By ANDY ZAHN
Cape Charles Wave
March 9, 2015
Long Beach Island, NJ, “14 miles of beach 6 miles at sea.” That’s what the sign says. Connected to the mainland by a causeway and a high level bridge. The bridge was built in 1957-1958 and replaced the old drawbridge. The drawbridge, no longer in use, was shipped to Chincoteague where perhaps millions of people used it to see the Pony Penning and enjoy the ocean as well as enjoy the Oyster and Seafod Festivals.
In 1962 we were new to the area and very broke. We rented a house in Manahawkin for $75 a month and were about eaten alive by the Jersey mosquitoes. Manahawkin is on the west side of the causeway, so logically we crossed over the bridge and bought a 60′ x 100′ lot from the town of Ship Bottom for around $2,500. There were several lots for sale in an area created by material dredged from the bay, and we selected the one with the highest elevation.
We joined the Teachers’ Credit Union, hocked the title to the car, wheeled and dealed and finagled (I was a math teacher), and had a tiny three bedroom house erected on our lot for around $9,000, bought a washer, dryer and refrigerator, and for about $13,000 we were homeowners! The mortgage was 20 years at 6% and principal with interest came to $65 a month! My first monthly payment reduced the principal by 10 cents and so we made extra principal payments to speed thing up.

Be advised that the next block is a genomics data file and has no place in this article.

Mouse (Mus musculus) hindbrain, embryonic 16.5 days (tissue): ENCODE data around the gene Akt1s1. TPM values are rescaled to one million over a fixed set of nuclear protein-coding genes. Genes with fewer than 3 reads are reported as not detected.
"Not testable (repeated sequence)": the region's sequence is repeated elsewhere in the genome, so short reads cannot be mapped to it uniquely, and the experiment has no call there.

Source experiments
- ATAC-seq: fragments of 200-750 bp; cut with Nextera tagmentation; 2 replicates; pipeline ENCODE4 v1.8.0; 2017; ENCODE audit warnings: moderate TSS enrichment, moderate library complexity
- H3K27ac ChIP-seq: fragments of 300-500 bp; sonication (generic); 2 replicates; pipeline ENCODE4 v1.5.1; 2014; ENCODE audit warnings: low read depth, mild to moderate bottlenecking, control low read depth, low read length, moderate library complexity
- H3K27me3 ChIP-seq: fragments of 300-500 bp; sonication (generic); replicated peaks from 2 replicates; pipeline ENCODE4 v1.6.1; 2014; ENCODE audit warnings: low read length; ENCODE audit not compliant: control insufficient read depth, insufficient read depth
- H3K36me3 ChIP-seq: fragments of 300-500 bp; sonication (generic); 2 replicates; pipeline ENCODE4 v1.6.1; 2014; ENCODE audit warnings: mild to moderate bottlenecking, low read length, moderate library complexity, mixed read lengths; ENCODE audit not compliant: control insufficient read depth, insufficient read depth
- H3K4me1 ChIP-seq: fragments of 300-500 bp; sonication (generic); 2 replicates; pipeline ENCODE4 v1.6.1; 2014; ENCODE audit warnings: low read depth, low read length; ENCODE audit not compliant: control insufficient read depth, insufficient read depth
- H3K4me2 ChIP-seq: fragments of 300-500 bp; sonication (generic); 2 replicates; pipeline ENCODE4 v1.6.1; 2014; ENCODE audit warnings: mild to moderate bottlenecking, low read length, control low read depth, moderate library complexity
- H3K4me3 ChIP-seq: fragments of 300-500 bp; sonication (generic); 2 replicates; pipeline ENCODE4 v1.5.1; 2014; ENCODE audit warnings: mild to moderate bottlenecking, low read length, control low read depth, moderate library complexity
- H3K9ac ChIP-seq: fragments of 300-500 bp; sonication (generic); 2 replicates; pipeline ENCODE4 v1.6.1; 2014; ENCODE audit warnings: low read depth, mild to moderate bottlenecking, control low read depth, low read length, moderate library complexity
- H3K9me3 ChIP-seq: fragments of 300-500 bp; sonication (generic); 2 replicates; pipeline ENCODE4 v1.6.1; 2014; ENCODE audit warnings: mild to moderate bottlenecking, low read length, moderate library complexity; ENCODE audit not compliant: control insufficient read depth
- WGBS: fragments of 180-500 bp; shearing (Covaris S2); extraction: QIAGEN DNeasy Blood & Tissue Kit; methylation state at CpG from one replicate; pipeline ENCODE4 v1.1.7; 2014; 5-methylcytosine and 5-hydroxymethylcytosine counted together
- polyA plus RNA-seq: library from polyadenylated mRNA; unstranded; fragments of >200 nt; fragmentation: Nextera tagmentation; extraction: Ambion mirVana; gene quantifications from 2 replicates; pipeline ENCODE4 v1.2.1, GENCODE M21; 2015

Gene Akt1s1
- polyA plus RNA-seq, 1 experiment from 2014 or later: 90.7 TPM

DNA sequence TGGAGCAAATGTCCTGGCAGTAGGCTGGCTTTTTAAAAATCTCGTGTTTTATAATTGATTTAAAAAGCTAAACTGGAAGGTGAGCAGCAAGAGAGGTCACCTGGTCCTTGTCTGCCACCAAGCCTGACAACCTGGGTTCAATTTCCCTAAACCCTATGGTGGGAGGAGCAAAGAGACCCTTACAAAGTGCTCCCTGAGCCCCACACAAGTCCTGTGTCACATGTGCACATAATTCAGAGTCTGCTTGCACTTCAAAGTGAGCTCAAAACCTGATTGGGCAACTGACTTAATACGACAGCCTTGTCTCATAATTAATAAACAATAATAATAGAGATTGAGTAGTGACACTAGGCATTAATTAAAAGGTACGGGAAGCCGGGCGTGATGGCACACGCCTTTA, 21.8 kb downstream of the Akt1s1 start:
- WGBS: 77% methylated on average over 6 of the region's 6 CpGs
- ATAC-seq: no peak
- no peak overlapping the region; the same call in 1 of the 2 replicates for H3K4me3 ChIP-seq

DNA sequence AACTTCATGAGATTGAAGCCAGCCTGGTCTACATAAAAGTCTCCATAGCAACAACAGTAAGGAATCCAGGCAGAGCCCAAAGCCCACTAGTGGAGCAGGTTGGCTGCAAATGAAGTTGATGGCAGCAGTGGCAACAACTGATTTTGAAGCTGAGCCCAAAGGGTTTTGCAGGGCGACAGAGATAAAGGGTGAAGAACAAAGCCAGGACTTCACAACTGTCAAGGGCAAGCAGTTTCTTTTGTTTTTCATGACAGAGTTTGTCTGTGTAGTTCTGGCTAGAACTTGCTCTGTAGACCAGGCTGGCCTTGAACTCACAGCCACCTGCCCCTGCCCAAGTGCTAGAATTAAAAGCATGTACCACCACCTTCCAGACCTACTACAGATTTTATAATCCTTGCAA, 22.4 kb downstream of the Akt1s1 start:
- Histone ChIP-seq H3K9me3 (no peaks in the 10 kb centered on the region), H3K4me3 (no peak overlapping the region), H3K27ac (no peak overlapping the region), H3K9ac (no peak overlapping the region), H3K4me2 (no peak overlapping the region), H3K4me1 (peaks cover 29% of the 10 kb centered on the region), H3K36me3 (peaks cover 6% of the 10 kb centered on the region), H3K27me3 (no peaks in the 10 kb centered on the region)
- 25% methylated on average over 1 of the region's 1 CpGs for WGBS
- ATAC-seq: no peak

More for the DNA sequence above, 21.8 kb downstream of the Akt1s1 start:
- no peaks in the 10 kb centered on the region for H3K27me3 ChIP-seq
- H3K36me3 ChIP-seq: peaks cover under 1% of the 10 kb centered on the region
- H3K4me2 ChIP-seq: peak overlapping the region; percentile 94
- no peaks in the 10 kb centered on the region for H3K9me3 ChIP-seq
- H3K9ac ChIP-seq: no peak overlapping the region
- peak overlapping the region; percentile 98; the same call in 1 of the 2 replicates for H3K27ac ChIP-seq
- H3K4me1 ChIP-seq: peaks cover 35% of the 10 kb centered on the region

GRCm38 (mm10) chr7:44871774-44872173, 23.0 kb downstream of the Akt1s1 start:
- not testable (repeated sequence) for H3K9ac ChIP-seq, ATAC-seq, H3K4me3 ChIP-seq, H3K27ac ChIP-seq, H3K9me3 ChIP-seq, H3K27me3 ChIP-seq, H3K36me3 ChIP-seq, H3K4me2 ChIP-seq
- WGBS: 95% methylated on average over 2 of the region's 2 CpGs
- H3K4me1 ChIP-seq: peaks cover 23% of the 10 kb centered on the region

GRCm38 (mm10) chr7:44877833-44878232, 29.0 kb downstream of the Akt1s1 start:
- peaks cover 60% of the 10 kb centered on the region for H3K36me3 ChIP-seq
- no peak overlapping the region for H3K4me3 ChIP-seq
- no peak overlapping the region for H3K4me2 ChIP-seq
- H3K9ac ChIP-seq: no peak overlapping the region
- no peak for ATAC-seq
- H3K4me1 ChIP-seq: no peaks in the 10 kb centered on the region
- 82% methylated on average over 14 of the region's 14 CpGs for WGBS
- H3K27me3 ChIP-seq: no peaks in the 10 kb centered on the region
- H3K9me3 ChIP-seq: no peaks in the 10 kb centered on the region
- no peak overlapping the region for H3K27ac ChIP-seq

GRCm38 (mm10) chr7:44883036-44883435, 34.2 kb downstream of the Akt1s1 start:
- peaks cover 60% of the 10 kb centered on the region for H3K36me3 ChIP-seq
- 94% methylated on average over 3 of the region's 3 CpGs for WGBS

Ship Bottom is about a mile wide from the ocean to the bay and we were a few houses from the bay. On the 5th of March we walked on the beach by the ocean and it was flat calm. I never saw the ocean so calm with not any breakers. Wally Kinan, the weatherman on TV, gave no hint of any unusual weather the next day.
When I awoke on March 6 the wind was from the northeast and howling. Driving rain mixed with snow. The new high school was already overcrowded and the 7th and 8th grades came in on a late shift, so I just watched the storm and waited to go to work. [Read more…]